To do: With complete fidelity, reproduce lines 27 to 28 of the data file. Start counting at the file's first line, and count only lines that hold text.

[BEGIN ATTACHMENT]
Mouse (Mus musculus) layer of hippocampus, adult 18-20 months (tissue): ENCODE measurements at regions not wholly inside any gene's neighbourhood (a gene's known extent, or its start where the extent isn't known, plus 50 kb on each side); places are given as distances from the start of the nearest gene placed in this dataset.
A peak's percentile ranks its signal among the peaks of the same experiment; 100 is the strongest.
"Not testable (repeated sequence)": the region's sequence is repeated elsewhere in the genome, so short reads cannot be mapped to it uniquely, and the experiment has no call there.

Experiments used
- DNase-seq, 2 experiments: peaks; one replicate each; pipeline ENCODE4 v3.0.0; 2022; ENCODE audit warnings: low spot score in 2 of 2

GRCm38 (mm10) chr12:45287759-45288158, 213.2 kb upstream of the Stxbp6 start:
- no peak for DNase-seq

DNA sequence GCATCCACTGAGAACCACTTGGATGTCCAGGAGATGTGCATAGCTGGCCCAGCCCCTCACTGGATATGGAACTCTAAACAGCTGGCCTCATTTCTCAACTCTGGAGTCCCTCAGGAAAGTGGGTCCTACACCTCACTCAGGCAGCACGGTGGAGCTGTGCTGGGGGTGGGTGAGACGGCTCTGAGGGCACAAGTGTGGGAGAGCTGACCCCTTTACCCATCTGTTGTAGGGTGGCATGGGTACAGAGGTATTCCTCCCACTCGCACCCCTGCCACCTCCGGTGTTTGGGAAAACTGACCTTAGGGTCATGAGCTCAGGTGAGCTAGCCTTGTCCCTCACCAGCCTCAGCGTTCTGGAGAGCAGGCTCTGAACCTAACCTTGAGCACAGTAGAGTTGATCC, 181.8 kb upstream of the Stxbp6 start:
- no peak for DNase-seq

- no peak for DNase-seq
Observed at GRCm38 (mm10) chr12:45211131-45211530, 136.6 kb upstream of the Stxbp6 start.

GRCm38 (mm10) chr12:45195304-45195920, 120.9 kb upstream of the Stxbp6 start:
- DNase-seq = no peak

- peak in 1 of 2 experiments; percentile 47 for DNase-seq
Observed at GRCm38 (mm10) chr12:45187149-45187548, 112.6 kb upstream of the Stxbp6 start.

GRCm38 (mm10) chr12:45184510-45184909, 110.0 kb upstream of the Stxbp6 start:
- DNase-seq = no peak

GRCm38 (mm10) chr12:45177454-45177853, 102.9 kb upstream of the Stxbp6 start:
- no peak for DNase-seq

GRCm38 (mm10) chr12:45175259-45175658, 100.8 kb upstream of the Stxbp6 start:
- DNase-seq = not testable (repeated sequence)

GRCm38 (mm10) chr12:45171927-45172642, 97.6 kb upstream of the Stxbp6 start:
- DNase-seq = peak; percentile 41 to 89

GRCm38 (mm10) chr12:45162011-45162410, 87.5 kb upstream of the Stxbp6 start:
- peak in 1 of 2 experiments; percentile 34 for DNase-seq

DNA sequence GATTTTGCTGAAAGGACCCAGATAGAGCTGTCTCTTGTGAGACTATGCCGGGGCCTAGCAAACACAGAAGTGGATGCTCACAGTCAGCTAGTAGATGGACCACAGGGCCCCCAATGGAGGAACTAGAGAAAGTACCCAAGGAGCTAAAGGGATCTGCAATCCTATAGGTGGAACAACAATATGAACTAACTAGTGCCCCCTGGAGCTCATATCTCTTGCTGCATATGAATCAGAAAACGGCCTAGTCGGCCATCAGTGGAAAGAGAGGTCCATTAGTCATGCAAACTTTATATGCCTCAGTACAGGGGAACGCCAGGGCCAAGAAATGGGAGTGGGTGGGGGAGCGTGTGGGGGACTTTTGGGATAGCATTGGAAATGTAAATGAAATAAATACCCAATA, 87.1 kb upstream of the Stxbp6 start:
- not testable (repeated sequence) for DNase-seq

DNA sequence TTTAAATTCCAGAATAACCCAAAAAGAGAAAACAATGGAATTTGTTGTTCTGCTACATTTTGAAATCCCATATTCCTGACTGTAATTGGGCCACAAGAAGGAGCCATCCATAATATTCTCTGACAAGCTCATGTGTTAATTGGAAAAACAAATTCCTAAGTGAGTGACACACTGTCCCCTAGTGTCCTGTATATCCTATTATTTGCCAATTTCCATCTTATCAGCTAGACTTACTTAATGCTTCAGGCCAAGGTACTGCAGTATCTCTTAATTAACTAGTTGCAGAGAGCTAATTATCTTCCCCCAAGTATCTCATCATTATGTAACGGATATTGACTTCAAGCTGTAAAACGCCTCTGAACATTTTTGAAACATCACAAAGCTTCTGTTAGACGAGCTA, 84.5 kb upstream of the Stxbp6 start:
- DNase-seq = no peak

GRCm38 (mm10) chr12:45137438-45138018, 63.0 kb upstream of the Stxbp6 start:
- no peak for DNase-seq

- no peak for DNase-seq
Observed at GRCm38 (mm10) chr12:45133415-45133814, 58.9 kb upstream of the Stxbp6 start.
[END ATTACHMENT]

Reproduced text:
- not testable (repeated sequence) for DNase-seq

DNA sequence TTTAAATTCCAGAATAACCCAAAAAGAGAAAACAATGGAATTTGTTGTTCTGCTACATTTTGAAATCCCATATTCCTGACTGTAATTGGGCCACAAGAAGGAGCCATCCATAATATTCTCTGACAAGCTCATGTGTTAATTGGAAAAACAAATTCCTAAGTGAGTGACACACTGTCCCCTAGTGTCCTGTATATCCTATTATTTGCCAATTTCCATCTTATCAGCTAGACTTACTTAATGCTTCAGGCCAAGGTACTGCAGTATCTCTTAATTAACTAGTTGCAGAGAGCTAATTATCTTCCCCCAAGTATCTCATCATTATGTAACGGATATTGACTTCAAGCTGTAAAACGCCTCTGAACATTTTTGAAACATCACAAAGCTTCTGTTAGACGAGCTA, 84.5 kb upstream of the Stxbp6 start: